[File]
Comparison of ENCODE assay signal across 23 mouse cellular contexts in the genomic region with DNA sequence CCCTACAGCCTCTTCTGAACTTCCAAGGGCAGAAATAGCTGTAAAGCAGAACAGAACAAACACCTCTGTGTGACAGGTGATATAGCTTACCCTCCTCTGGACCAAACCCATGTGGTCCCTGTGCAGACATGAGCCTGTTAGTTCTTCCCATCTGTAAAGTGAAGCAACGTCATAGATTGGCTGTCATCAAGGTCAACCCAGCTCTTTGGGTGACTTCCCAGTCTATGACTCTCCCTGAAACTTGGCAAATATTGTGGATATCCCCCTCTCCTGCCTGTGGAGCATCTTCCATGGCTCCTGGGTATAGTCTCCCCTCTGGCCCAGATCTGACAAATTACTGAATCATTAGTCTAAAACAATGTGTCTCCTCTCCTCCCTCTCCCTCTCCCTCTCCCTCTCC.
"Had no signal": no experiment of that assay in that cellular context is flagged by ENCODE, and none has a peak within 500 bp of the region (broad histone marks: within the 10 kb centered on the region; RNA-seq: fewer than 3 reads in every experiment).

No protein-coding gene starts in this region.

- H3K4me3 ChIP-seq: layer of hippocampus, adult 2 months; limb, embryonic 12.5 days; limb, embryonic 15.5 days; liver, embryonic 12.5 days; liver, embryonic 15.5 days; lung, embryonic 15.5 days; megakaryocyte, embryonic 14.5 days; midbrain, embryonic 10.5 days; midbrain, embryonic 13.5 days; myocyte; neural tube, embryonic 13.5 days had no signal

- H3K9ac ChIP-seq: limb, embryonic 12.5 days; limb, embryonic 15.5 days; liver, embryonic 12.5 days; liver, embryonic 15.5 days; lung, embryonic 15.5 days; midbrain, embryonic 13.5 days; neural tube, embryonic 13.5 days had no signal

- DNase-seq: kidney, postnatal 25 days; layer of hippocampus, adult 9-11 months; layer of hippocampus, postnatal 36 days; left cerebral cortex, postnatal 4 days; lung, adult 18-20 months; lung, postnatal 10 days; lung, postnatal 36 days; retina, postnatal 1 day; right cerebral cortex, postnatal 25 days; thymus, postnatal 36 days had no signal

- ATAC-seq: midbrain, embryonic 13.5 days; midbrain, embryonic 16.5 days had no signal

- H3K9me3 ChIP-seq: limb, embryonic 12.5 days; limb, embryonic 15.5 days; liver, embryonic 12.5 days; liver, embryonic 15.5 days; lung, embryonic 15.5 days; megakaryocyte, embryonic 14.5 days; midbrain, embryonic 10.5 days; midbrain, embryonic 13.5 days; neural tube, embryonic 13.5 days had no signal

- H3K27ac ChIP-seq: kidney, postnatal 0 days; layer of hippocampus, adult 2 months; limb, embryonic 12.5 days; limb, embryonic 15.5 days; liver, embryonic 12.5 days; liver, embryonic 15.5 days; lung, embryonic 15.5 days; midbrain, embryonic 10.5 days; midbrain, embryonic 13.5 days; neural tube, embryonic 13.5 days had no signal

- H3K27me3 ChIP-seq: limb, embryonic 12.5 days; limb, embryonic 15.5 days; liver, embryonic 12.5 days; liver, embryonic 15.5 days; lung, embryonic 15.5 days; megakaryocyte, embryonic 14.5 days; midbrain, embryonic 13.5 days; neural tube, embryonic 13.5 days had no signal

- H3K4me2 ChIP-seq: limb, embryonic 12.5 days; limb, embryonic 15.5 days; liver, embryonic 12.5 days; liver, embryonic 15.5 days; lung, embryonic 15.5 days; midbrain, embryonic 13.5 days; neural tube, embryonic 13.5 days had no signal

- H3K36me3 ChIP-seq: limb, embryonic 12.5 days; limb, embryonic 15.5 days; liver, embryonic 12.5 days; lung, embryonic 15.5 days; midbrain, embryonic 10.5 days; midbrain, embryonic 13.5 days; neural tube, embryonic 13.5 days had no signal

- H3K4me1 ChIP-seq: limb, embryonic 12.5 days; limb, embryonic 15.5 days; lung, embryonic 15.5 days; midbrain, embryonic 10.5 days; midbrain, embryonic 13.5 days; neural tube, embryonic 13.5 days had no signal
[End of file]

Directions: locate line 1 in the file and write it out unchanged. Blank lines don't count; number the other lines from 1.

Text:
Comparison of ENCODE assay signal across 23 mouse cellular contexts in the genomic region with DNA sequence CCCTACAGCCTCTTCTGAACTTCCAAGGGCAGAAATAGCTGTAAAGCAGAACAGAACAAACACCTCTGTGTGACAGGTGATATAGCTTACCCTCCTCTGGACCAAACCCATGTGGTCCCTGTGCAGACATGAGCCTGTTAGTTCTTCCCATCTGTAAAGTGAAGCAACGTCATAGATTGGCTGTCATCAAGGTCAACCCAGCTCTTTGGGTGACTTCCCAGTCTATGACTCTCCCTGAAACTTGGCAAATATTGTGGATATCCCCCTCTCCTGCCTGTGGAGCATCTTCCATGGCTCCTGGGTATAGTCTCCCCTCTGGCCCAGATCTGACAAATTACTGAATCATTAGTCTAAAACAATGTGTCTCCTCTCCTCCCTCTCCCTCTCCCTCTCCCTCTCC.